What aspects of modern warfare are truly new?

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One aspect of modern warfare that is new is the atomic bomb. It was used only once—at the end of World War II. The United States used it to bomb the Japanese cities of Hiroshima and Nagasaki in 1945; nearly all of the victims were civilians. At the time, the US was the only nation to possess nuclear weapons. As of 2020, nine countries have them. Today, atomic bombs are considered so dangerous that countries are loath to use them. A terrorist group, however, would have no qualms about using one.

Another weapon developed toward the end of WWII was the missile. Germany used them to attack civilian targets in Britain in 1944–45. The missiles used in 2020 are much deadlier. Some military analysts believe that missiles render aircraft carriers obsolete.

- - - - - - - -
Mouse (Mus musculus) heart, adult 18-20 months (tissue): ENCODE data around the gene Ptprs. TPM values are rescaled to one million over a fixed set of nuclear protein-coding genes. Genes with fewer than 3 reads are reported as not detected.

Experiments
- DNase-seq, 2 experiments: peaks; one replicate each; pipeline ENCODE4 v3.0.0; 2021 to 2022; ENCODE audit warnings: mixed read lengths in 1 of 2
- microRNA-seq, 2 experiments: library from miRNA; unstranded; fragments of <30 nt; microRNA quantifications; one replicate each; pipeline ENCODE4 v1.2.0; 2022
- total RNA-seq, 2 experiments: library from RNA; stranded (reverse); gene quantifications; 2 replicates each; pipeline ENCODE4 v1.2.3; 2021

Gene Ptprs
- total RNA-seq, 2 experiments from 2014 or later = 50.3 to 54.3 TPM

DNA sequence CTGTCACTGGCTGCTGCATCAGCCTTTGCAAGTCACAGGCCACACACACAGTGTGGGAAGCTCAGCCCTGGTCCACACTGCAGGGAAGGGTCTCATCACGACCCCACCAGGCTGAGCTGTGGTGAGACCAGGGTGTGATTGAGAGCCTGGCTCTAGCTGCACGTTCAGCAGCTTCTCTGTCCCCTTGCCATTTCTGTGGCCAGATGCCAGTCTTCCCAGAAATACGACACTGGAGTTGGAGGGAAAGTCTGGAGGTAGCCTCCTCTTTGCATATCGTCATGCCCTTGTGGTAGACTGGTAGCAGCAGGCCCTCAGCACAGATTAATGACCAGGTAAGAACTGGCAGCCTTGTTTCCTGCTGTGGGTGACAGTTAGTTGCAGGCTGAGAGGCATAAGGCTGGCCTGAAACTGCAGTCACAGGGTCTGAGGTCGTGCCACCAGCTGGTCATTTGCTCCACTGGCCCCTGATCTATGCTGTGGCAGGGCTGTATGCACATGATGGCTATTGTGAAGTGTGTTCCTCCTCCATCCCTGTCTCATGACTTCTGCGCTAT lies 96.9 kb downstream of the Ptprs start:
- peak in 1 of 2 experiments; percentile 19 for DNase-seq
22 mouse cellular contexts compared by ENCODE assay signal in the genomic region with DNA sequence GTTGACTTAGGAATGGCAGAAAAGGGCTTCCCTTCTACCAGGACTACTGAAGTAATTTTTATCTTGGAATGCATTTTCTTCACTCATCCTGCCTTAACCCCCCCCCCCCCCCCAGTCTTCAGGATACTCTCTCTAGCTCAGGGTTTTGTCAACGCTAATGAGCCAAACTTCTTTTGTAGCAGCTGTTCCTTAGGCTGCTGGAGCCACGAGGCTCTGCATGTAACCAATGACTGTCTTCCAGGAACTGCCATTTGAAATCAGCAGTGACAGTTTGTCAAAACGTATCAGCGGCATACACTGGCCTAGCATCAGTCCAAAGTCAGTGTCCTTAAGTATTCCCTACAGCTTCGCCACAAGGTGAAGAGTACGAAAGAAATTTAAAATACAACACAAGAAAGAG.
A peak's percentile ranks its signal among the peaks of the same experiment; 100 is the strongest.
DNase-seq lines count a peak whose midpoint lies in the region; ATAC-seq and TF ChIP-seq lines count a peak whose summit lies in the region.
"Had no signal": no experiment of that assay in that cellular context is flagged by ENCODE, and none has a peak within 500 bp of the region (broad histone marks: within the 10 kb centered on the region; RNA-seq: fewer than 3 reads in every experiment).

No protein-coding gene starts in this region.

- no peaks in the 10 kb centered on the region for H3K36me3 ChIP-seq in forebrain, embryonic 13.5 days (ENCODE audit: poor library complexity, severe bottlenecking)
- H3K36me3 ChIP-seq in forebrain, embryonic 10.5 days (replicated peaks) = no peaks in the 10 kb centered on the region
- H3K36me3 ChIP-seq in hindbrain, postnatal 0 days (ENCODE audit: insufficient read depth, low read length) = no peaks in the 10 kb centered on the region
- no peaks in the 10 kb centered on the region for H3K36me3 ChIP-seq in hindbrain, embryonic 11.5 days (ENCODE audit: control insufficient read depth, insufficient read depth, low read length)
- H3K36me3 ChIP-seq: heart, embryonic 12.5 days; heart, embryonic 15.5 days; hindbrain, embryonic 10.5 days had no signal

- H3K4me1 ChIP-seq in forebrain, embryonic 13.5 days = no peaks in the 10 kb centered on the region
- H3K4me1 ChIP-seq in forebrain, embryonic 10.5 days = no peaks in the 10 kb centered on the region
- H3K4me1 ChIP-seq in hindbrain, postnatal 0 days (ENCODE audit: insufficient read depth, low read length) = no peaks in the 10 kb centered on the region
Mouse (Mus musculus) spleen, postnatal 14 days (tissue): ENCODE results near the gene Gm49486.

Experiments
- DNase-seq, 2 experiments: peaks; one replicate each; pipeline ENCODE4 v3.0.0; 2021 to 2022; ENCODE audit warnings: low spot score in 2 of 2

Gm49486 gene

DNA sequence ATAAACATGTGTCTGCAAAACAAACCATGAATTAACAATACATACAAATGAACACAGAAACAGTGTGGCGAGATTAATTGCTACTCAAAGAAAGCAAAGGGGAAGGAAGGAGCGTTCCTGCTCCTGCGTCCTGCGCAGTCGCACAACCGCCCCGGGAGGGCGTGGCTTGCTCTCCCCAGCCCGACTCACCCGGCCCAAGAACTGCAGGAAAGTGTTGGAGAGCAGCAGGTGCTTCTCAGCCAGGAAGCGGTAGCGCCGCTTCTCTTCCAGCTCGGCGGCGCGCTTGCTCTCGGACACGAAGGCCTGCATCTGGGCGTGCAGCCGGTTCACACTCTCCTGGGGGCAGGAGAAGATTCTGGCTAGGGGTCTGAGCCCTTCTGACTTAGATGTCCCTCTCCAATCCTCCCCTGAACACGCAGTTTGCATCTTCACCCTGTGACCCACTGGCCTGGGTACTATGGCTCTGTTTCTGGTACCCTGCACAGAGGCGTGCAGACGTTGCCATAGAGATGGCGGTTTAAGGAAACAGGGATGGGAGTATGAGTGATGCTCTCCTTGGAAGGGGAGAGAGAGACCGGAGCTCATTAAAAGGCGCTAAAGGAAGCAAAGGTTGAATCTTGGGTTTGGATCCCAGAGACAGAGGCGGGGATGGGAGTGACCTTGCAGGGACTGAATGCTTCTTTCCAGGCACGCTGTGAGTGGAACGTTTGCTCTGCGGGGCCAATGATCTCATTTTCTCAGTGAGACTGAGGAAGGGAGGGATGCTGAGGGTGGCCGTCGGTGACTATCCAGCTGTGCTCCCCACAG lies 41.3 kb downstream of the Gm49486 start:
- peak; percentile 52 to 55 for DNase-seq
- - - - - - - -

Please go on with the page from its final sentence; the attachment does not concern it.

Drones, essentially flying robots, may be the future of aerial warfare. They are widely deployed today, and they are becoming more sophisticated and lethal every year. The United States used one to killed an Iranian military leader in January 2020. Although America's military has typically used a single drone to eliminate a target, drone swarms are likely to be used in the very near future. A drone swarm overwhelms the air defenses of a target.

Another characteristic of modern warfare is the extensive use of small groups of elite forces. For example, Osama bin Laden was killed by American special forces in 2011. The huge armies of WWII and the Napoleonic era seem to be a thing of the past. Instead, small groups of soldiers with advanced technology are increasingly used.

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